Wednesday, July 4, 2007

The best deal in career advancement

During a conversation with one of the (undergraduate) coops at work, we got to talking about grad school. I'm not out of the closet on going back to school with the people at work because it's well in the future and would adversely affect my career up to the point I decide to leave. Still, when talking, he said he was interested in getting an MBA sometime in the future, and I couldn't help but offer some advice. Graduating next year, I decided to let him in on the best kept secret of MBA admissions:

Apply while you're still in college.

Most college seniors don't really know what they want to do with their lives, which would make many discourage this as a foolhardy pursuit. The GMAT alone costs $250 for one try and could be compounded with multiple testing, or the multitudes of prep courses and books available to "boost your score". Still, I say, save up, study hard, and take the GMAT during the fall before you graduate.


Many schools waive or reduce their fee for college seniors, meaning that applying to five top-tier schools, which could regularly cost $1000 or more could end up costing less than half. Further, this could help your applications in the future, as many schools will even tell you what your weaknesses are if you're rejected, but only as a college student. For those of you in a non-traditional career, applying as a college senior, then applying again to the same schools a few years later will help show a commitment to business and a clarity of vision. For those of you in a more typical career path, it certainly couldn't hurt. Lastly, if you do get accepted as a college senior, you don't even have to go immediately. Many prominent offices of admission will offer deferred or postponed admission, meaning you could have a few years to find out what you want to do without the risk of not getting into grad school.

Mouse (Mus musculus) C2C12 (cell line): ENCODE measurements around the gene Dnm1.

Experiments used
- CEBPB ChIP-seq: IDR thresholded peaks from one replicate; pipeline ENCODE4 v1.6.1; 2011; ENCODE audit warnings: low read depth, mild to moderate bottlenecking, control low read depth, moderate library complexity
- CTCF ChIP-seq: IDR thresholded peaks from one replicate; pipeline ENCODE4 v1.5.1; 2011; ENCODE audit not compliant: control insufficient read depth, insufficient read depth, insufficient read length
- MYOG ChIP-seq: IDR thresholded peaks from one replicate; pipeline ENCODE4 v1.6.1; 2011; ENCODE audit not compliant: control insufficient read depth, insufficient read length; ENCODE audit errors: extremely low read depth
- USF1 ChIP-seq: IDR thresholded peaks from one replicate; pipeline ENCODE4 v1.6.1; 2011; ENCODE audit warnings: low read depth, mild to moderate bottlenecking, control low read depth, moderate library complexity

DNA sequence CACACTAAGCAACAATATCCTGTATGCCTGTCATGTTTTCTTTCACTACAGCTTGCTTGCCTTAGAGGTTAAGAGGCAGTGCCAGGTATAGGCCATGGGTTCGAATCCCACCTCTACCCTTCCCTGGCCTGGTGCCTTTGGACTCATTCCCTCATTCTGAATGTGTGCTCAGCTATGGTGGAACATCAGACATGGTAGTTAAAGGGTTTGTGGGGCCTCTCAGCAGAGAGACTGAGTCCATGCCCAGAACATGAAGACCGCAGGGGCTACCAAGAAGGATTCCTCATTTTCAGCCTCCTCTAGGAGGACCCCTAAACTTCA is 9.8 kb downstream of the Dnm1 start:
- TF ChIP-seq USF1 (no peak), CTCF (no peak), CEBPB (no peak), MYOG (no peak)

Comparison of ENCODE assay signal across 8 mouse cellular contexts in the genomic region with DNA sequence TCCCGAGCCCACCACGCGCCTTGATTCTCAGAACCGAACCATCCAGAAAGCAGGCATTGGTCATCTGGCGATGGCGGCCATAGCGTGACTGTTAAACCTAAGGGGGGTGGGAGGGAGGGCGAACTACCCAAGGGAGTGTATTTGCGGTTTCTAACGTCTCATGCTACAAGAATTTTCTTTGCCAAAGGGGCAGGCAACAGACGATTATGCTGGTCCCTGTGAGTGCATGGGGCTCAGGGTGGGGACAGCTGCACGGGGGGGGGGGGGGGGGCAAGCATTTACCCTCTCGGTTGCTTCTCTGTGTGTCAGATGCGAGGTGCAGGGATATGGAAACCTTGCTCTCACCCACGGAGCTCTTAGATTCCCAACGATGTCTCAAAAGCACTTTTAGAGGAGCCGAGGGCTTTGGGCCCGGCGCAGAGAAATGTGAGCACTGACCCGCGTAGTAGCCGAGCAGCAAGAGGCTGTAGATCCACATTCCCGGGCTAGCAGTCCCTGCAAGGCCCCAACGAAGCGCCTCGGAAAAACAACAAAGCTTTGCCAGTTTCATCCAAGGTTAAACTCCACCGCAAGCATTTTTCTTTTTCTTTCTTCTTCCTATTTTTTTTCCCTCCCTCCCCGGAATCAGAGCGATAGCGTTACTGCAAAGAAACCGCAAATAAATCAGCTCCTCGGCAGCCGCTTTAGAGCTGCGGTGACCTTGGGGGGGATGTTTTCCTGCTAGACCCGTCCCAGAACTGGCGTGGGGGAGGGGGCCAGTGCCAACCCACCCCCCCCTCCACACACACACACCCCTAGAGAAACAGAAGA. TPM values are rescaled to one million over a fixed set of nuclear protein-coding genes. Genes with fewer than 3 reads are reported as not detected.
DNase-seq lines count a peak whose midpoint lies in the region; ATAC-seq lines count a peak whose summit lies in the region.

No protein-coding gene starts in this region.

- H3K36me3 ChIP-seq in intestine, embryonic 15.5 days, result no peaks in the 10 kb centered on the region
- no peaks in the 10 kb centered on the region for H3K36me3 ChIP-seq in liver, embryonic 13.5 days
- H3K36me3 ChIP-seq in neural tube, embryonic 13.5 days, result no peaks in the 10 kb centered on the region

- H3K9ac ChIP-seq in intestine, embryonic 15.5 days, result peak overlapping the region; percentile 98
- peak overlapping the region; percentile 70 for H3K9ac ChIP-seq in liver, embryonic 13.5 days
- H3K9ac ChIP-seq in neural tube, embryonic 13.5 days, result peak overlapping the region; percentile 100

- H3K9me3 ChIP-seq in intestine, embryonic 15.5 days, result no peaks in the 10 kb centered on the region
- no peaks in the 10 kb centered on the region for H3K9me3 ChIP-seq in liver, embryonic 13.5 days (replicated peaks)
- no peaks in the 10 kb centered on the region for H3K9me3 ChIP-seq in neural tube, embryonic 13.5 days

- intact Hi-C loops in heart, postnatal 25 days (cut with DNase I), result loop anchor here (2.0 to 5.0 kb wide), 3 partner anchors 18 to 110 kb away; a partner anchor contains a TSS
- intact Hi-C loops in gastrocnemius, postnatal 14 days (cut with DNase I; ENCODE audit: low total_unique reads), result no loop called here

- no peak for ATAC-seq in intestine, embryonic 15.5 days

All in all, it's a pretty good deal. I wonder why more people don't do it.


Yacine said...

I just recently completed my undergrad and would like to go to grad school in the near future, but I didn't apply during my senior year because every program that I looked at wanted two years of post-grad work experience minimum. I'll apply in a few years and work on other "projects" in order to boost my resume in the meantime. I don't know much about your background, but have you found the same restrictions from MBA programs you've looked at?

Kimble said...

There are a lot of programs that claim a 2+ year work requirement, but that is slowly changing. Back in the 60's and 70's the majority of students were directly out of undergrad, but as the programs became more competitive, the work requirement became normal. Harvard, for instance, has started to increase the number of students it takes directly from undergrad again. Stanford emphasizes readiness rather than strict work requirements. On the other side, Kellogg still seems to suggest not bothering if you don't have substantial work experience. Look into the schools that you think fit you and they will likely include their expectations about experience in the FAQ.

Good luck!